Infectious Diseases > Macrolides: Mechanisms of Action and Resistance

Audience: Healthcare providers

Animation Description:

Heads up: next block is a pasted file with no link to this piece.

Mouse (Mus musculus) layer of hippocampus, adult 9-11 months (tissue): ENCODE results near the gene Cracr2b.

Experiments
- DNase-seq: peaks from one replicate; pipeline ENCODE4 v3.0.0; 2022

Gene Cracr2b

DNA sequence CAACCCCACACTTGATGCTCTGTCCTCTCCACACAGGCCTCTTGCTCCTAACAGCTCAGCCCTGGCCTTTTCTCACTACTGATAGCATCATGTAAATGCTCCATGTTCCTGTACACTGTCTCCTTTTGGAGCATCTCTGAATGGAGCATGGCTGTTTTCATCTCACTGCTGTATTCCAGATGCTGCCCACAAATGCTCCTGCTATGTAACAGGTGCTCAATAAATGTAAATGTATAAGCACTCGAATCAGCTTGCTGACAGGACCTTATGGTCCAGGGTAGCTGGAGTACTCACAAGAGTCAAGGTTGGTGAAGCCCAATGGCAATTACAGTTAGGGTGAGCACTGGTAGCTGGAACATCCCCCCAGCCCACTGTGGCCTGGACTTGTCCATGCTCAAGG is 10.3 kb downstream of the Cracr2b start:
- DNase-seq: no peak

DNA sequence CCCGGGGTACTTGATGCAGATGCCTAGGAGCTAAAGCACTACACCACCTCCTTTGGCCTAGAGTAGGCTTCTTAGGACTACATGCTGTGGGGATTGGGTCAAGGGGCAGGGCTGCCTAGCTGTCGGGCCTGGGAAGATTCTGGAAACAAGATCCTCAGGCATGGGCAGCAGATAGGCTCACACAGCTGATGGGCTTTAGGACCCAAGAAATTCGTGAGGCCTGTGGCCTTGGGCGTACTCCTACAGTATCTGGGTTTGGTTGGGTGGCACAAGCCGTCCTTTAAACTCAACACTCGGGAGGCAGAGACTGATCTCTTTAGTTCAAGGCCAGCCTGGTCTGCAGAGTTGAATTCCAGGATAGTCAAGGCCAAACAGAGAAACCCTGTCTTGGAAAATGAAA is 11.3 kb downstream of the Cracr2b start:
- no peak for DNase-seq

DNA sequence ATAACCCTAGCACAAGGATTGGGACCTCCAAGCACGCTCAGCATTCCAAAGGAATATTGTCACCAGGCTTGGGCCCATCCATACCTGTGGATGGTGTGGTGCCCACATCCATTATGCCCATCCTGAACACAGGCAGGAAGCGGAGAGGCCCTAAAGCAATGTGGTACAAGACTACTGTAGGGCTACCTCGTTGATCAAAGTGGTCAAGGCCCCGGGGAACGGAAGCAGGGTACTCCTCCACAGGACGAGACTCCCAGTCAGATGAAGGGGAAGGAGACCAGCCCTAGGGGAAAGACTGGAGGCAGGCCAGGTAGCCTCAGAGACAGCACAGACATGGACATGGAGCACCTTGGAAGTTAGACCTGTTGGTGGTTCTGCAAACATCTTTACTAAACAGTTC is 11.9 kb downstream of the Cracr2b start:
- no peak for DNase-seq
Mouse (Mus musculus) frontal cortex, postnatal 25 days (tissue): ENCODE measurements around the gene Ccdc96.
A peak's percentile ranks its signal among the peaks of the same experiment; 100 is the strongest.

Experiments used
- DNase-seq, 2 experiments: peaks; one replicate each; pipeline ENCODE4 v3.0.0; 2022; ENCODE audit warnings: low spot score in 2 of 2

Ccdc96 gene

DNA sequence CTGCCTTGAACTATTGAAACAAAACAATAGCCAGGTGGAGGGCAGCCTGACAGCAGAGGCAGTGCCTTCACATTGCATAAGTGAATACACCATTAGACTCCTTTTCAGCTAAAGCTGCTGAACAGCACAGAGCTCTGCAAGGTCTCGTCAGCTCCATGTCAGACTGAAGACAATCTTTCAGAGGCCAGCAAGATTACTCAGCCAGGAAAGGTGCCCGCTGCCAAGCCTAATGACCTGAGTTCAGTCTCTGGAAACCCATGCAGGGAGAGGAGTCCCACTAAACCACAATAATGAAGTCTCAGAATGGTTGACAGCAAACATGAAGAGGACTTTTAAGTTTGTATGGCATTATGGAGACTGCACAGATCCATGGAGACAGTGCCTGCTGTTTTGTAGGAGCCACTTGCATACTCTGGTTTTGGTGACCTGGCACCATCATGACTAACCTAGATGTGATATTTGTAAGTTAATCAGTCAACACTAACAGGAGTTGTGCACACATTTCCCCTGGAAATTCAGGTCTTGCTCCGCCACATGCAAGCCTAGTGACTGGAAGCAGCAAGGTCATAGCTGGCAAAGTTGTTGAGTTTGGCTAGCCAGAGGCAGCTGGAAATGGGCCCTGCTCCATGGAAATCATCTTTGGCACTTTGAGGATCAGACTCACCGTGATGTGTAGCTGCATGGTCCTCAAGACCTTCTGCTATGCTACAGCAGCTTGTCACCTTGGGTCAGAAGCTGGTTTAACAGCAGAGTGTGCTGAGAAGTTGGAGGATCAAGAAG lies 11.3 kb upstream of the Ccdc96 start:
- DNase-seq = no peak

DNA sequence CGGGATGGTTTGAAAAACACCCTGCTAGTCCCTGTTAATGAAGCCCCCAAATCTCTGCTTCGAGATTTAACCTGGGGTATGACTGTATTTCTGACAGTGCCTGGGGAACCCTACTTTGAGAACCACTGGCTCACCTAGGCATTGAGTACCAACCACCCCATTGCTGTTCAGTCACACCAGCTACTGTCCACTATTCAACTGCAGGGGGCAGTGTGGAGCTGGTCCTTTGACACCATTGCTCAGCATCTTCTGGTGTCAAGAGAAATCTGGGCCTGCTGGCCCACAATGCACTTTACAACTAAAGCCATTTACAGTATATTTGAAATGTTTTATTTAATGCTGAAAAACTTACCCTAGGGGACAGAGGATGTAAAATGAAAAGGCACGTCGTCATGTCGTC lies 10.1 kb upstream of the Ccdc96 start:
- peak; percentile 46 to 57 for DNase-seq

The DNA is shown as a circular double strand within the bacterial cell. Like the DNA of all living organisms, it contains the unique genetic code for all of the proteins required for bacterial survival. These include the proteins required for reproduction, growth, repair and regulation of metabolism. It also codes for the 3 kinds of RNA that are essential for carrying out protein synthesis. These are known as ribosomal RNA (rRNA), messenger RNA (mRNA) and transfer RNA (tRNA). In order for the bacteria to begin protein synthesis, the double-stranded DNA molecule must first unwind and separate in the region which codes for the specific protein that is to be made. Only one strand of the DNA serves as the template for this process known as transcription. Transcription results in the formation of messenger RNA (mRNA) which is a mirror copy of the DNA segment. Once the strand of mRNA is complete, it will detach from the DNA template and in turn become attached to ribosomes. Bacterial ribosomes are made of a small (30S) and a large (50S) subunit. After the 2 subunits join together around the strand of mRNA, synthesis of the polypeptide chain begins. This step involves the aligning of transfer RNA (tRNA) molecules in sequence along the mRNA. Each tRNA carries a unique amino acid (determined by the sequence of the tRNA) which, when aligned along the mRNA and ribosome, join together to form the polypeptide ...